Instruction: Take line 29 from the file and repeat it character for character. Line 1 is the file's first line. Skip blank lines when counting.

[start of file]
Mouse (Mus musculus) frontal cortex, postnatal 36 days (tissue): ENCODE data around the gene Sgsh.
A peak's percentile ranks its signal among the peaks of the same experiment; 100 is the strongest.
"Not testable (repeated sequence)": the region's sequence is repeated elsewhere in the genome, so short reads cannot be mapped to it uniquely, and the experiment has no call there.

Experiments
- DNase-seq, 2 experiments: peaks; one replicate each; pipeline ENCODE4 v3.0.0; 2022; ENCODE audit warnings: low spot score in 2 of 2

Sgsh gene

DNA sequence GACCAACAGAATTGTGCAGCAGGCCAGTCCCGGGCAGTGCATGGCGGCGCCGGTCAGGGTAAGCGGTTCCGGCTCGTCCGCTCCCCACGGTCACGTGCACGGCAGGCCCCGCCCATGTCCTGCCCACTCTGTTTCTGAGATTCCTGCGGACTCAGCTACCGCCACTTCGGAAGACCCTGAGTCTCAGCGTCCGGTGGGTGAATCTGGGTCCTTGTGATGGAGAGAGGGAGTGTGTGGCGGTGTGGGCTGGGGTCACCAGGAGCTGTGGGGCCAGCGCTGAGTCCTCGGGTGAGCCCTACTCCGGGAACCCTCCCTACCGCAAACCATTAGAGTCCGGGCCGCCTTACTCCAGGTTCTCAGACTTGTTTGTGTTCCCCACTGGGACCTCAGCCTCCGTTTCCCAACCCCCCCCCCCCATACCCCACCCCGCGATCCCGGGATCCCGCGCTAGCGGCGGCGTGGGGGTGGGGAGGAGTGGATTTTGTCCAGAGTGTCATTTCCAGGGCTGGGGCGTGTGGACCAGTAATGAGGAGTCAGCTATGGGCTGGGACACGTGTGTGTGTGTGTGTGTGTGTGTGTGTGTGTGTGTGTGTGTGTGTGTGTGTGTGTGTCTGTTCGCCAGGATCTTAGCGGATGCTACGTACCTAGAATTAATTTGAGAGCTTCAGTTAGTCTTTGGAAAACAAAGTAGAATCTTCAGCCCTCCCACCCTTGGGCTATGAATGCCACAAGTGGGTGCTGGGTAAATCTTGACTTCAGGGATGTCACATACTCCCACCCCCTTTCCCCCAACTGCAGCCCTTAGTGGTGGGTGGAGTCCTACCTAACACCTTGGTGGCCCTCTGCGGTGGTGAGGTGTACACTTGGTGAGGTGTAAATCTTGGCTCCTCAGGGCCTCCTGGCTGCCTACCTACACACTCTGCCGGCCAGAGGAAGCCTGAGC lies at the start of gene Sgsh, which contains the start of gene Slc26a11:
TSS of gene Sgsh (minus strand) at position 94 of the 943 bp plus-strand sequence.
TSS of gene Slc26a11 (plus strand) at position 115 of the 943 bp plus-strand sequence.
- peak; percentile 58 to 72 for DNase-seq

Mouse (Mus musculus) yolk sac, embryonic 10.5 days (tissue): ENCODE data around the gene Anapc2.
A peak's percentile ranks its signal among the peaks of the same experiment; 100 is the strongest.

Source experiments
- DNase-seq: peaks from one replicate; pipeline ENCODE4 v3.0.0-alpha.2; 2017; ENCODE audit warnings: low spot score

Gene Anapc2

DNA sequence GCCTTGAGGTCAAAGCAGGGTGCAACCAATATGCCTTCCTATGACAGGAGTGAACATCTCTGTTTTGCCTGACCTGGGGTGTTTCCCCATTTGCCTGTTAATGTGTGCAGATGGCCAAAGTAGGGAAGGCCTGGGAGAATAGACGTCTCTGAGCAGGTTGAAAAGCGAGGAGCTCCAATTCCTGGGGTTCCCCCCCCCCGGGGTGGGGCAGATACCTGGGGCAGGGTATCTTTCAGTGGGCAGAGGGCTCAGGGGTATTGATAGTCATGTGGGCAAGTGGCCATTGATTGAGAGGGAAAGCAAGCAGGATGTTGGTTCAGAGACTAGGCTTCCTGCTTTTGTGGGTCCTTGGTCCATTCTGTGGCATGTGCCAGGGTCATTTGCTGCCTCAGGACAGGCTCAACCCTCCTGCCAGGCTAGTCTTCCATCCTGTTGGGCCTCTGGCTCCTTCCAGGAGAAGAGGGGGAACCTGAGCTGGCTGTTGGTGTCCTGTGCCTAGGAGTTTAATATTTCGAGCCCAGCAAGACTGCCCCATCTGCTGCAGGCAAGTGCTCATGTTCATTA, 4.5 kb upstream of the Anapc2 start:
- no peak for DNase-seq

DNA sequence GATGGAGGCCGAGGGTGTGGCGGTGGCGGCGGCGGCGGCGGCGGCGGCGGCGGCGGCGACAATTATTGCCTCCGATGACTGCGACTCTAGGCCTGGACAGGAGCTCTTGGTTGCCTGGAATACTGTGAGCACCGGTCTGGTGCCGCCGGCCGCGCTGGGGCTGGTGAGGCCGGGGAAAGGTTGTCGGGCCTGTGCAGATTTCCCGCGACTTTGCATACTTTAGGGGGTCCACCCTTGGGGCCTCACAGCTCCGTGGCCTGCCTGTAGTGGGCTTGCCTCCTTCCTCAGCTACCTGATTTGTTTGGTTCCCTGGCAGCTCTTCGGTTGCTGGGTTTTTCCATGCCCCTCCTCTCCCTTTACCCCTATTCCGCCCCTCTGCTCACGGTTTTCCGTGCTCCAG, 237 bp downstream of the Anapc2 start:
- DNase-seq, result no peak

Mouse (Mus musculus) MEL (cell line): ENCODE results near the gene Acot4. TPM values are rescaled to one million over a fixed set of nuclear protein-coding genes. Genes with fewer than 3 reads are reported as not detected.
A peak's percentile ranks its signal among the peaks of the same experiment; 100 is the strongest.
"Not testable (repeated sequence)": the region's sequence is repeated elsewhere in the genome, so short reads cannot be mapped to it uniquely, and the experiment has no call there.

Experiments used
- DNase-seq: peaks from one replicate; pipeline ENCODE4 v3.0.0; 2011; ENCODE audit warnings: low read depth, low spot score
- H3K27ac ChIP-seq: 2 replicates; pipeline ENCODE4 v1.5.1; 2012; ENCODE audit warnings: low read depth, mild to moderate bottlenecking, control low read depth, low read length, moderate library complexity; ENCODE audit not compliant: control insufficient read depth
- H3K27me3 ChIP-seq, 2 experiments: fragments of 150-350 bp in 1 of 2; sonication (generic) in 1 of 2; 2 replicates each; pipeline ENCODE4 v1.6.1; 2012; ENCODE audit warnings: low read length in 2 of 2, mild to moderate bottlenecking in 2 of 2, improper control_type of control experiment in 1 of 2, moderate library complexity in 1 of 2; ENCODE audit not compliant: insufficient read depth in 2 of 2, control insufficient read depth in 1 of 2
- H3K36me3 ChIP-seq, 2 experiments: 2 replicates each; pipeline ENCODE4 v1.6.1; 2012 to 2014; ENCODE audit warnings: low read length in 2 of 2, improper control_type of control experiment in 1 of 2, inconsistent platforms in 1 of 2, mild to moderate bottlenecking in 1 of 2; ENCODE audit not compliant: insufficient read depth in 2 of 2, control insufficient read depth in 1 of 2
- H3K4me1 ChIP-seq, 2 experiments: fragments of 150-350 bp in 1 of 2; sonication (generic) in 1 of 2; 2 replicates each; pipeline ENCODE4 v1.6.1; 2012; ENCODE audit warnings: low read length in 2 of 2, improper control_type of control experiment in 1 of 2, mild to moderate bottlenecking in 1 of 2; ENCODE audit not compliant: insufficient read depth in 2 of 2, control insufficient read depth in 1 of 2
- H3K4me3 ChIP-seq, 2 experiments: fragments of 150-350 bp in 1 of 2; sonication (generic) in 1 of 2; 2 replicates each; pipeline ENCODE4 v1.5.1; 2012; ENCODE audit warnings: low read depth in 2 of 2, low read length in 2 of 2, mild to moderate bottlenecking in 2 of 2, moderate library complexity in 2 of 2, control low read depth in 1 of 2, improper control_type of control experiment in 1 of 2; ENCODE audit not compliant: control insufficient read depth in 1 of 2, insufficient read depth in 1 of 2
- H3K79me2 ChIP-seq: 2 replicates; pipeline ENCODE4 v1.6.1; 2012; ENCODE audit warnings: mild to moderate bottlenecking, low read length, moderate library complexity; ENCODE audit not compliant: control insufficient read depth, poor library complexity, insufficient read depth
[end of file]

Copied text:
- H3K4me3 ChIP-seq, 2 experiments: fragments of 150-350 bp in 1 of 2; sonication (generic) in 1 of 2; 2 replicates each; pipeline ENCODE4 v1.5.1; 2012; ENCODE audit warnings: low read depth in 2 of 2, low read length in 2 of 2, mild to moderate bottlenecking in 2 of 2, moderate library complexity in 2 of 2, control low read depth in 1 of 2, improper control_type of control experiment in 1 of 2; ENCODE audit not compliant: control insufficient read depth in 1 of 2, insufficient read depth in 1 of 2